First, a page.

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How to bring better sacred music to your parish

Jeffrey Bruno

“It’s time that we stopped the musical starvation diet and reached for richer fare.”

Yes, this being something I care passionately about, I have written quite a few articles on the subject, based not simply on academic study but on my entire life as a Catholic—as one who has experienced firsthand, at different points in my life, the mainstream parish, the charismatic movement, the Reform of the Reform, and the traditional Latin Mass. Here are a few of the articles readers could follow up on:

Pride of Place in the Roman Rite
Do We Trust the Church’s Judgment—Or Our Own?
Don’t Let the Best Be the Enemy of the Good
Is Your Liturgy Like What Vatican II Intended?
Why Offer God the Finest of Human Artistry?
Sacred Music vs. ‘Praise & Worship’—Does it Matter?” (Part I and Part II)
Is ‘Contemporary’ Church Music a Good Example of Inculturation?
Banish All Guitars and Pianos from the Church
Contemporary Music in Church?

Given everything we’ve talked about, are there reasons for hope?

Recent years have witnessed the reintroduction of sacred music in quite a number of parishes and chapels throughout the world, thanks in large measure to the stirring example and writings of Benedict XVI.

In my experience young people have a hunger for traditional Catholicism and are excited when they discover sacred music. Many of the religious orders that are flourishing are the ones that have maintained or reintroduced Gregorian chant.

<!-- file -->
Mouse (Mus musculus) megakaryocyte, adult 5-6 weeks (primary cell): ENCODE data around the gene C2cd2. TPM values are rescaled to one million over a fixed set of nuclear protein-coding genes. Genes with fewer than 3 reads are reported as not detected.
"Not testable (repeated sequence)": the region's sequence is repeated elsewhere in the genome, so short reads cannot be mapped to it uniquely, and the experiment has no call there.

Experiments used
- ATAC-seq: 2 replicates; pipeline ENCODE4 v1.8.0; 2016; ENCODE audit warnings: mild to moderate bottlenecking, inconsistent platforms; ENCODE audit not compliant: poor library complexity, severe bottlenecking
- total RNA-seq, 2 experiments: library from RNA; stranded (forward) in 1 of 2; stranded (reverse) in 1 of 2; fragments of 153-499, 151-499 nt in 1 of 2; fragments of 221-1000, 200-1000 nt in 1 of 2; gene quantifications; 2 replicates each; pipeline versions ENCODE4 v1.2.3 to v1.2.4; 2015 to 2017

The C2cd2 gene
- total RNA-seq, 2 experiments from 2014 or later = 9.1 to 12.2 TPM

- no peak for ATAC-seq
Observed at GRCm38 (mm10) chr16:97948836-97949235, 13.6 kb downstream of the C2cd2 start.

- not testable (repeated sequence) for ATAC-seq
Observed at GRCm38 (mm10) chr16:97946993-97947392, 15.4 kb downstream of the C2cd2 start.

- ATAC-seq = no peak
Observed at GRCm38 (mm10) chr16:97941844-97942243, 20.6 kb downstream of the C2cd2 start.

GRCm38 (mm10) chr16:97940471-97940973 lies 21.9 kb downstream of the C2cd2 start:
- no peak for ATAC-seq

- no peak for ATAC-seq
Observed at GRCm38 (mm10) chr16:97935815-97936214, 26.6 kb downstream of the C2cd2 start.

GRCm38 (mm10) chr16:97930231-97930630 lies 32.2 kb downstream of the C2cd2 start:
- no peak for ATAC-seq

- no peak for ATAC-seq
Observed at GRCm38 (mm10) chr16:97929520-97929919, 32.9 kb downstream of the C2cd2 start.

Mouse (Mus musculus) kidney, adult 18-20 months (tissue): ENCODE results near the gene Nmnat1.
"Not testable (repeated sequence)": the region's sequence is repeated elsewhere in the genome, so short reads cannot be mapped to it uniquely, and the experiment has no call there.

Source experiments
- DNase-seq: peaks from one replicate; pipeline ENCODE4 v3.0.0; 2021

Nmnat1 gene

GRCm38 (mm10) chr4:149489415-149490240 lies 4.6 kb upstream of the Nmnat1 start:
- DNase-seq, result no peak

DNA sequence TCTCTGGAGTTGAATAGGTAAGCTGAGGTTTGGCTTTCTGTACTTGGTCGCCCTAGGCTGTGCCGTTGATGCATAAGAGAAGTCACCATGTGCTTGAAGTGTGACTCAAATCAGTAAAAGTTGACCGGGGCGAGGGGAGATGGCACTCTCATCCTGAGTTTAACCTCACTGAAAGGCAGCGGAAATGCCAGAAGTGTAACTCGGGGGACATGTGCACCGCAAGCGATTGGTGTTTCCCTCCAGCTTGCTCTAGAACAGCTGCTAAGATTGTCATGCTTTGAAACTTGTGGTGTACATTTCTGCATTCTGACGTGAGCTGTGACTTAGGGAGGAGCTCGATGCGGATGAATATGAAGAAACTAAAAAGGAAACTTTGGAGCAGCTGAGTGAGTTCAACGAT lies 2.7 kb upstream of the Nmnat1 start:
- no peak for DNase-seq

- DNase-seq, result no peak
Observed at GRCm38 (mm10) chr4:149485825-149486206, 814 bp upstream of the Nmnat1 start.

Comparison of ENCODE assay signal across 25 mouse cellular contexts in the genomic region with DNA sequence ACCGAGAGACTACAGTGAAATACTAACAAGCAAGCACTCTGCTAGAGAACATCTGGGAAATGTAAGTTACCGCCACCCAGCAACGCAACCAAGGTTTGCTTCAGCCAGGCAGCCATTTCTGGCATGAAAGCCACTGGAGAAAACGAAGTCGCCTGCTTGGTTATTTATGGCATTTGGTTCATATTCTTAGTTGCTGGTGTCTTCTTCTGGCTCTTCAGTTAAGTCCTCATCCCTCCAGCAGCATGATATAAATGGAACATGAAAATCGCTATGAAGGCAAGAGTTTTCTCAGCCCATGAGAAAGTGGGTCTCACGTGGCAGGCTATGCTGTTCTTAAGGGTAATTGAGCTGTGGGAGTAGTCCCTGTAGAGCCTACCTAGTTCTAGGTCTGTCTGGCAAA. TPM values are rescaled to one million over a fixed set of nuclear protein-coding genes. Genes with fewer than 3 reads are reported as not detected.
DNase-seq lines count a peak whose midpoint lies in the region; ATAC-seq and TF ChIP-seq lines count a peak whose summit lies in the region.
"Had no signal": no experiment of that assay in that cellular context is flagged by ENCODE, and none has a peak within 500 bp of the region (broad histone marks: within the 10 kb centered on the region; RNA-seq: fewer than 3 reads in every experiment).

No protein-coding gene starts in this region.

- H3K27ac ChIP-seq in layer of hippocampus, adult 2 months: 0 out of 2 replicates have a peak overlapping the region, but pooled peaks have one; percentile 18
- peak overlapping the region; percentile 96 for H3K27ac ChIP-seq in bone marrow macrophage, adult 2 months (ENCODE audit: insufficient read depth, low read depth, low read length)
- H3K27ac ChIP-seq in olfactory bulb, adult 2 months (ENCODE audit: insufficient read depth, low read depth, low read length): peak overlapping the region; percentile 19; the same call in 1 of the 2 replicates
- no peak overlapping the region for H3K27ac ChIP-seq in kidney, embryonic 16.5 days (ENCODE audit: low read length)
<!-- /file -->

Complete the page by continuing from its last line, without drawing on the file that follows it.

Vatican II praised the treasury of sacred music as a greater artistic heritage than that of any other art—which is rather astonishing when you consider the cathedrals, basilicas, statues, monuments, vessels, windows, paintings, poetry, and prose of Christendom. Sacred music tops them all, because it is an integral part of the solemn liturgy. I have seen again and again how musicians who desire to honor the Catholic Faith, connect with its rich history, and ensure its future, are taking this truth to heart. We are living in a difficult and chaotic period, but you can see shoots of green pushing up here and there through the gray volcanic rubble. It is enough to presage the regrowth of a lush forest. Our Lord never abandons His Church but patiently calls us back to the “beauty of holiness” when we have forsaken it.

St. Cecilia, patron saint of sacred music
St. Cecilia, patron saint of sacred music
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